The continuously busy environment of the hospital poses the challenge for HCWs to consistently stop and wash their hands, especially before they enter a room and on the way out. “We have found that the hyperactive environment of the hospital is not conducive to elaborate educational programs or learning through written materials,” says Lester Sampath, vice president of research and development at Mycrocept Corporation. “The high turnover of staff also necessitates continuous on- site training. Our representatives spend as much time as possible on-site, promoting the proper and frequent use of our hand antiseptic products. We have found a definite positive correlation between the amount and frequency of on-site inservicing and use of our products.”

HCWs not taking the time, or not knowing when and how to wash are also problems faced by ICPs in enforcing good practices. “HCWs do wash their hands when they are visibly soiled, but we do like them to wash their hands after they remove their gloves,” says Patricia McBride, RN, MSN, CIC, infection control manager at Bridmar Hospital in Bridmar, Penn. “We have the pumps right there in the patients’ rooms. I talk about it as almost being a public relations component because the patient can see that you are sanitizing your hands. This has really helped in terms of having the cleanliness that everyone should have. Hand hygiene is mentioned at in-services, orientation and monthly classes. And sometimes a floor will just come and ask me to talk to them about a specific infectious disease and then hand hygiene comes up in my informal talks.”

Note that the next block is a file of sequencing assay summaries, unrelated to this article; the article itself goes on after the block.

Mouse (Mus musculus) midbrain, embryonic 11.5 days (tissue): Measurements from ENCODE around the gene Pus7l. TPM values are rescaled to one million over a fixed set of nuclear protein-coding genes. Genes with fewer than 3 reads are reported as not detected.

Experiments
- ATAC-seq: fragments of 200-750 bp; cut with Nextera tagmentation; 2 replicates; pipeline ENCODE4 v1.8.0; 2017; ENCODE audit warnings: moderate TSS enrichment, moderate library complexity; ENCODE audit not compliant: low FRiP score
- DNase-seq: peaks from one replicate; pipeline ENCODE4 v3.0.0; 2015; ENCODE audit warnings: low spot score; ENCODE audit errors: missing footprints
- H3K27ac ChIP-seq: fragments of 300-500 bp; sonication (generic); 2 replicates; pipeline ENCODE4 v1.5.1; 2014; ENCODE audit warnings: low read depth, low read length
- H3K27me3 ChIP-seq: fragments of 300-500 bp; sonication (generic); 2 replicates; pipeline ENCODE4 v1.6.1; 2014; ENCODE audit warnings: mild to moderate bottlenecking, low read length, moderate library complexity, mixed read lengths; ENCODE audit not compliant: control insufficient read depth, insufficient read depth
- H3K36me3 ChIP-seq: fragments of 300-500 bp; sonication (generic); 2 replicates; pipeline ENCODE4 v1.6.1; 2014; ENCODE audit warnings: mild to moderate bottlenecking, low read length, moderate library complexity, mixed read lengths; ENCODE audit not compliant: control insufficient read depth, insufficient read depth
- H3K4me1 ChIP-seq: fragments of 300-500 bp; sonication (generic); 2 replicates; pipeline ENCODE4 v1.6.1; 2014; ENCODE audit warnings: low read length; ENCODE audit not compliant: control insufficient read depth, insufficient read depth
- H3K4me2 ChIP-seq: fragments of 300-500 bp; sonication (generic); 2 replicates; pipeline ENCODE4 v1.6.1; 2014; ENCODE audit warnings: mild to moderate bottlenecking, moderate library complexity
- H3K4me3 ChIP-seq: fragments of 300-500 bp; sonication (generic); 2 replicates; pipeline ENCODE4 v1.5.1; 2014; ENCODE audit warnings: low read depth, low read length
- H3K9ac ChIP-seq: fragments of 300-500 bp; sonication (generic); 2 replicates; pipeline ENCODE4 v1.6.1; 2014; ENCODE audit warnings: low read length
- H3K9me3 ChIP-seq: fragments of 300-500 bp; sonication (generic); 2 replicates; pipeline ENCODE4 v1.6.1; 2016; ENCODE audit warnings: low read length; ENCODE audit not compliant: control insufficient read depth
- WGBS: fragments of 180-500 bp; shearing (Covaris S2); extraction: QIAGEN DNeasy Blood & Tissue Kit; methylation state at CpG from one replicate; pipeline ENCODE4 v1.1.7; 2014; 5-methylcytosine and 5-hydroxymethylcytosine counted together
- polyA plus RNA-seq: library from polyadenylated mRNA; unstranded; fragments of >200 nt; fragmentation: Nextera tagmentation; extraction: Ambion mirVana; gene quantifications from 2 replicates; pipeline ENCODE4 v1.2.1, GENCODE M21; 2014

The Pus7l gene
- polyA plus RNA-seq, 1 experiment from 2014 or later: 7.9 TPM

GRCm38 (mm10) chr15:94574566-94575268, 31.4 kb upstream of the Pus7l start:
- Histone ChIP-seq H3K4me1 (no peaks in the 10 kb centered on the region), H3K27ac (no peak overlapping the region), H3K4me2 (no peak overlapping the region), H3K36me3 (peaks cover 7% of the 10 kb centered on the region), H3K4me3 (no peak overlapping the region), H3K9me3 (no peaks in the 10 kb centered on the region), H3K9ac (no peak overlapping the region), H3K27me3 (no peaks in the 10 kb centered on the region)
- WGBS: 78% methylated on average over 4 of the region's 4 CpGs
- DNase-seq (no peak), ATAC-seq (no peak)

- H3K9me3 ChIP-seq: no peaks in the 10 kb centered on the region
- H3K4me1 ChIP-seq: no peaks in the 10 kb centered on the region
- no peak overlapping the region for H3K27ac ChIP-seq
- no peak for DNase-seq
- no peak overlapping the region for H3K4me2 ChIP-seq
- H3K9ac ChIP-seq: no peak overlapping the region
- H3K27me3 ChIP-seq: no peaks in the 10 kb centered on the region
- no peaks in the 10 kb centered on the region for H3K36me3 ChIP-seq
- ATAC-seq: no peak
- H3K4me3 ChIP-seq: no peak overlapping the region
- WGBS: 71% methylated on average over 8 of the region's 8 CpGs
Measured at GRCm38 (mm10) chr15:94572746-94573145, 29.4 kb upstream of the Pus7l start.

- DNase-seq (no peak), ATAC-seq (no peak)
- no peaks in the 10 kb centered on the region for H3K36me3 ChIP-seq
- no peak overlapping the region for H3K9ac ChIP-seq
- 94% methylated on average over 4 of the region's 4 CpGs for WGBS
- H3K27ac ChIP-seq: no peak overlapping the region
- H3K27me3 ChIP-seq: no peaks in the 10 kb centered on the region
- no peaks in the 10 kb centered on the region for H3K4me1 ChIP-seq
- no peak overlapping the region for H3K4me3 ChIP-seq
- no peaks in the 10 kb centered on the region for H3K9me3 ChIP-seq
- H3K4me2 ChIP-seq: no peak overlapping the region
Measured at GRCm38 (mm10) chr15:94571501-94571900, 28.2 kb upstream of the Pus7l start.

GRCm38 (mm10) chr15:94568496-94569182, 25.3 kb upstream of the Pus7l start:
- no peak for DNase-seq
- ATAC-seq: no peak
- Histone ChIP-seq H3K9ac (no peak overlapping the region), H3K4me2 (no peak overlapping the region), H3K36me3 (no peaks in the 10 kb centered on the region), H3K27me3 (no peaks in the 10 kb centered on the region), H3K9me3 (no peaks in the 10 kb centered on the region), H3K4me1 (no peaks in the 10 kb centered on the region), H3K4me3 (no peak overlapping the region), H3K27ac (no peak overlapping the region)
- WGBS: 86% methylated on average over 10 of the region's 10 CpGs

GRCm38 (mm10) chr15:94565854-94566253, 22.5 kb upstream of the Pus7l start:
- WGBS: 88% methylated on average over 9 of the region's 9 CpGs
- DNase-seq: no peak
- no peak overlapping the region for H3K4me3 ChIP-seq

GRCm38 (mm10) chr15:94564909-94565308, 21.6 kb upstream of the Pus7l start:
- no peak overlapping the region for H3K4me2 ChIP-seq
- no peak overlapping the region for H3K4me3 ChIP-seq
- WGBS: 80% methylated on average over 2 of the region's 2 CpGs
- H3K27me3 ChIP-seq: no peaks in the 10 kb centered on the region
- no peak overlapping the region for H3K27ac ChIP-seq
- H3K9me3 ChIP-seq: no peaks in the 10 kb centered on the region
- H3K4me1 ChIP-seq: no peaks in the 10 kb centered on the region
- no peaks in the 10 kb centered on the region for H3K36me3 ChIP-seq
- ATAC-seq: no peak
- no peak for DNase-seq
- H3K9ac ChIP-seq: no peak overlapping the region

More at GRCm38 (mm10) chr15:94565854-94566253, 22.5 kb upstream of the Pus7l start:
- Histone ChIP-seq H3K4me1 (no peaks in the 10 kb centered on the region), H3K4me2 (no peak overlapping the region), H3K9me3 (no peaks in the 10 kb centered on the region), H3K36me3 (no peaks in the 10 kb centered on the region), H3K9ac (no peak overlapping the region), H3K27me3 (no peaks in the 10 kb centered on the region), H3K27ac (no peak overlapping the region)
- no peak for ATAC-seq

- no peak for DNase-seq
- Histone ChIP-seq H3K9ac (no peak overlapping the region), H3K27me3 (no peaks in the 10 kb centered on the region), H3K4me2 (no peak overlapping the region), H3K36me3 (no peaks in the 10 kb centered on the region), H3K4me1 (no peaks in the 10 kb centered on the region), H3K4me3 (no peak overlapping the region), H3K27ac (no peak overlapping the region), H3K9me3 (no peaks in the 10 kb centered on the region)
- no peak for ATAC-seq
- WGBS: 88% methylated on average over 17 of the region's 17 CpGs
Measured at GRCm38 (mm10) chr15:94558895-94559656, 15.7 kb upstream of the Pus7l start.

“Alcohol-based handrubs have certainly been in the forefront of changes in the past five years,” says Mary Pontrelli, healthcare marketing manager at Ecolab, Inc. “The Centers for Disease Control and Prevention (CDC) hand-hygiene guidelines published in 2002 specifically recommend these products based on scientific evidence that they help to increase hand hygiene compliance.”

Joe Kingsley, president of Glo Germ Company™ worries that proper handwashing habits will suffer due to the increased usage of handrubs. “We feel that there is no substitute for proper handwashing,” he says. “Over the past year, several discussions have been held with members of Congress addressing this issue with three thoughts. First, requiring more detailed national reporting of hospital statistics, with emphasis on nosocomial infections, hospital errors, etc. — only four states currently require full reporting. Second, creating a minimum room-fixture requirement; this would include handwashing facilities. Third, to include handwashing compliance data and observations in the overall hospital rating.”